Warmer temperatures may change flowering patterns, desynchronizing plant and pollinator lifecycles. Increased droughts or severe weather could also reduce flower availability. The hummingbird’s preferred cloud forest habitats are especially vulnerable to changes in precipitation and temperature that could degrade the ecosystem. Protecting tracts of primary forest from further fragmentation will likely be crucial for buffering blue-tailed emerald populations against future changes.

Ongoing monitoring of the charming blue-tailed emerald will be needed to detect any declines that warrant more active conservation. But for now, the future remains bright for this jewel-like species as it continues to add its glinting colors, aerial dances and energetic buzzing to the tropical landscapes it calls home. If we wish to continue enjoying its beauty and ecologic vibrancy, careful stewardship of its habitat will be key.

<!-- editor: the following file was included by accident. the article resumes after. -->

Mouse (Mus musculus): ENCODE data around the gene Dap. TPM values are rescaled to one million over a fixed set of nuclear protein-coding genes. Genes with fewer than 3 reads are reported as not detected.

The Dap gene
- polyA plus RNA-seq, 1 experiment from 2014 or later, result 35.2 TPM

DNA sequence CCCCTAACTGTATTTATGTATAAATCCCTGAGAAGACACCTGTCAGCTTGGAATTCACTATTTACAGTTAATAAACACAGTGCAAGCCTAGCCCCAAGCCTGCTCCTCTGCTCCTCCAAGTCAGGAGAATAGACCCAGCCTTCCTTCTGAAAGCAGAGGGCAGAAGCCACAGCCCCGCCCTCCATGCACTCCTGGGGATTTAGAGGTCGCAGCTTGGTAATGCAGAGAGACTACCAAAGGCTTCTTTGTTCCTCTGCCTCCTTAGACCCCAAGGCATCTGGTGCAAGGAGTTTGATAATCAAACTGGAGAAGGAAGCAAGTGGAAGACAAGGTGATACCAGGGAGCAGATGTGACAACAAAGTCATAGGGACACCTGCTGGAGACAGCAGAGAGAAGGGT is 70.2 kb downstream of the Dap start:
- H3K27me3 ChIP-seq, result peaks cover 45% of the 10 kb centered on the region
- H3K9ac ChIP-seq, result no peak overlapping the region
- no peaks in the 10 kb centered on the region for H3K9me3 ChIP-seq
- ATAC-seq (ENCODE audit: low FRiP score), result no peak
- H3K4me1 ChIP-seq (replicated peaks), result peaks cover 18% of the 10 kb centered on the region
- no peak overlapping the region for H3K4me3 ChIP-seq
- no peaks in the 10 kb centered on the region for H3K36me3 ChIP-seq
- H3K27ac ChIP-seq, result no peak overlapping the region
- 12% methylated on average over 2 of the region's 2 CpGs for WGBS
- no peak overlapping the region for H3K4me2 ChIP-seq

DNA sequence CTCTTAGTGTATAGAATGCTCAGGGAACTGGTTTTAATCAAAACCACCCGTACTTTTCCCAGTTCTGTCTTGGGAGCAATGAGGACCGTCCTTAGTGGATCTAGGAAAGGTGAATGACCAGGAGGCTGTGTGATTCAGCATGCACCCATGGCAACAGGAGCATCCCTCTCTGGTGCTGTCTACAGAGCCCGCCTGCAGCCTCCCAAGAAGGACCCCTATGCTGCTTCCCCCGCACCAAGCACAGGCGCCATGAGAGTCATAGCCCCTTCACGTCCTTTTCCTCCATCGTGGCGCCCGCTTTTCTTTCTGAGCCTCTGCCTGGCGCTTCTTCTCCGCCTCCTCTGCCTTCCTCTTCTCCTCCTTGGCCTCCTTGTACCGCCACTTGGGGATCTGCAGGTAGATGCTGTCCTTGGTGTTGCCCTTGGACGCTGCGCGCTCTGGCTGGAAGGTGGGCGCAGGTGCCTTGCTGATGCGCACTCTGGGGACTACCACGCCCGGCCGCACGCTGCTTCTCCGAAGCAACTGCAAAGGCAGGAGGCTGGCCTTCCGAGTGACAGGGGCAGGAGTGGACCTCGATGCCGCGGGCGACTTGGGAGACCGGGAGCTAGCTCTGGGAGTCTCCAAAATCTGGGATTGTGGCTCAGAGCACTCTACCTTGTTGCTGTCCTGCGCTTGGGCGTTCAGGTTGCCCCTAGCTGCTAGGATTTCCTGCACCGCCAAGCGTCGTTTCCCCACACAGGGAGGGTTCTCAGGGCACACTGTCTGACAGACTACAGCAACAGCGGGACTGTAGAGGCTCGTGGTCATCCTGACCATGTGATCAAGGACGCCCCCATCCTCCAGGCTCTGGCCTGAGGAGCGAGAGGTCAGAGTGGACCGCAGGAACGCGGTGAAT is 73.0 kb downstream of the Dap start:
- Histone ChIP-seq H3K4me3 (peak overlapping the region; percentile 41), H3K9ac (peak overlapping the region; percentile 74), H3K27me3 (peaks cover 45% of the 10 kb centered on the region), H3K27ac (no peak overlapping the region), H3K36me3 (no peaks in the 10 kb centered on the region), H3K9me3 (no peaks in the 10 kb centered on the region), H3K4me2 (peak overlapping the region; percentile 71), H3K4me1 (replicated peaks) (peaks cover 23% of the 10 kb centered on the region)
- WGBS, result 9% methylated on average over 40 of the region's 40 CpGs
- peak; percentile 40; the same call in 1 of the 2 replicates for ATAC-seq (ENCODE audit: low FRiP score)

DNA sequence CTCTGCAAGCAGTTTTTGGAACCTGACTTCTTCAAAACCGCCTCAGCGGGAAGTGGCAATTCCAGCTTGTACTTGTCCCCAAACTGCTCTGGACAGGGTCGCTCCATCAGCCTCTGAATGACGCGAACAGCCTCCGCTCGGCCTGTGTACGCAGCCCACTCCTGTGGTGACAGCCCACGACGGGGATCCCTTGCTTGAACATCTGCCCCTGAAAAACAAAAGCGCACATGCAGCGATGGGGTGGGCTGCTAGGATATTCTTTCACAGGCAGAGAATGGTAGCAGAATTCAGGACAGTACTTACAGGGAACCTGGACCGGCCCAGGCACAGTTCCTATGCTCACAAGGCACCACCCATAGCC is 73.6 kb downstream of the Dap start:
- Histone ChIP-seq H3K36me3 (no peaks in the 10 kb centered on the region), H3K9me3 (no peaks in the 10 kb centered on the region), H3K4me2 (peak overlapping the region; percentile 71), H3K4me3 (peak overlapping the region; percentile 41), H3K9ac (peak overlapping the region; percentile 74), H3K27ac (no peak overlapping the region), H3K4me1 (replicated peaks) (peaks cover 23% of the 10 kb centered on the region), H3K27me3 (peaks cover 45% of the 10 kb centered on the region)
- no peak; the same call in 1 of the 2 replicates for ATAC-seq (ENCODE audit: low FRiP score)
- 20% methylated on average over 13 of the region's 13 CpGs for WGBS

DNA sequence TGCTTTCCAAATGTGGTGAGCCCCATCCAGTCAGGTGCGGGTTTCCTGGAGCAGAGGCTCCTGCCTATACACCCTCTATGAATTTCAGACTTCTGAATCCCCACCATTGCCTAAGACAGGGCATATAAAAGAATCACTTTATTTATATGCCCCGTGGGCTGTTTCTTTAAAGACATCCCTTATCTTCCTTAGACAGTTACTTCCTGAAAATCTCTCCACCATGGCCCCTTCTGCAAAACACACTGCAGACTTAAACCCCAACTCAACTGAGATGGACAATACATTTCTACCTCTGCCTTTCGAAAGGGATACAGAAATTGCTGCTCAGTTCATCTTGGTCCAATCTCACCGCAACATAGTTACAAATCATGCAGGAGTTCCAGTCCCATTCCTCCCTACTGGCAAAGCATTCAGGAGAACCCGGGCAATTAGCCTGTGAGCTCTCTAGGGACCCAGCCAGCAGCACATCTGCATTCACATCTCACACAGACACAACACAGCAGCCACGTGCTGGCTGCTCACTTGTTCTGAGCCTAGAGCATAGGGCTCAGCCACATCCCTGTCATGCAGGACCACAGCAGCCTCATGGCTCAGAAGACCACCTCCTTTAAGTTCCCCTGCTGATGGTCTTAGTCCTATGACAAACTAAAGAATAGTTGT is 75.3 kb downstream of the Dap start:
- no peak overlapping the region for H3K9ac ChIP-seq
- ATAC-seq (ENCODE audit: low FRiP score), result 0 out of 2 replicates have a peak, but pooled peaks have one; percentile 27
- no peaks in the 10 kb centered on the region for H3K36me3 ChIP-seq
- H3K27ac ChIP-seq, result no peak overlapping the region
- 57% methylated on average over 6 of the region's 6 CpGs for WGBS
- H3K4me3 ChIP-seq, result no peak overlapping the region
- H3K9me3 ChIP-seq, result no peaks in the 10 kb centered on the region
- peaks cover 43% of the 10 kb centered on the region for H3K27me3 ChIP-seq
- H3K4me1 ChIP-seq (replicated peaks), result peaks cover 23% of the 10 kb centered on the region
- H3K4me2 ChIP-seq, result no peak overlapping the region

Few birds capture the imagination quite like tiny, shimmering hummingbirds darting among tropical flowers. The blue-tailed emerald is one of the most exquisite of its kind, with the male’s iridescent blue-green plumage and deeply forked tail earning it a reputation as one of the world’s most beautiful hummingbirds.

While small, this species plays an integral role in pollination and insect population control, while brightening forests and gardens with its colorful presence. Though widespread, habitat loss is a concern for the blue-tailed emerald’s future. But this adaptable species delights people across its range, whether featured in indigenous stories or sought by modern ecotourists. If protected areas preserve intact chunks of its sensitive cloud forest and secondary forest habitat, the blue-tailed emerald will hopefully continue dazzling human viewers and serving its ecological purpose for a long time to come.